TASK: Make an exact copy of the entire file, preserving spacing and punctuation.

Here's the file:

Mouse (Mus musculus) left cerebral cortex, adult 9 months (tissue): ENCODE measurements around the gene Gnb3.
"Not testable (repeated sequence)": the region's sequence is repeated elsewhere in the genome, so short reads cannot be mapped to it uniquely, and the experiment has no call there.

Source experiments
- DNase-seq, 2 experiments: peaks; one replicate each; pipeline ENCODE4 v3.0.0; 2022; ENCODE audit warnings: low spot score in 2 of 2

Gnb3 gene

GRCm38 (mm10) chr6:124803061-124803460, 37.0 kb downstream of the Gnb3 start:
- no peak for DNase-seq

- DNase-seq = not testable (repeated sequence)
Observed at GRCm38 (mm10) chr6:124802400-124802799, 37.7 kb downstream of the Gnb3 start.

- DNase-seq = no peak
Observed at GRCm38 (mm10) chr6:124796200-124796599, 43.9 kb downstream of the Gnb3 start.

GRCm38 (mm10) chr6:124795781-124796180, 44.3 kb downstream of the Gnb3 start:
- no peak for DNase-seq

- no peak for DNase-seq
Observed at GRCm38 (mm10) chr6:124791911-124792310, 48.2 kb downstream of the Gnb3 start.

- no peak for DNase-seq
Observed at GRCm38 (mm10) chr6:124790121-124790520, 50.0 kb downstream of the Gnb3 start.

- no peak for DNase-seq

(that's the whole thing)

Mouse (Mus musculus) left cerebral cortex, adult 9 months (tissue): ENCODE measurements around the gene Gnb3.
"Not testable (repeated sequence)": the region's sequence is repeated elsewhere in the genome, so short reads cannot be mapped to it uniquely, and the experiment has no call there.

Source experiments
- DNase-seq, 2 experiments: peaks; one replicate each; pipeline ENCODE4 v3.0.0; 2022; ENCODE audit warnings: low spot score in 2 of 2

Gnb3 gene

GRCm38 (mm10) chr6:124803061-124803460, 37.0 kb downstream of the Gnb3 start:
- no peak for DNase-seq

- DNase-seq = not testable (repeated sequence)
Observed at GRCm38 (mm10) chr6:124802400-124802799, 37.7 kb downstream of the Gnb3 start.

- DNase-seq = no peak
Observed at GRCm38 (mm10) chr6:124796200-124796599, 43.9 kb downstream of the Gnb3 start.

GRCm38 (mm10) chr6:124795781-124796180, 44.3 kb downstream of the Gnb3 start:
- no peak for DNase-seq

- no peak for DNase-seq
Observed at GRCm38 (mm10) chr6:124791911-124792310, 48.2 kb downstream of the Gnb3 start.

- no peak for DNase-seq
Observed at GRCm38 (mm10) chr6:124790121-124790520, 50.0 kb downstream of the Gnb3 start.

- no peak for DNase-seq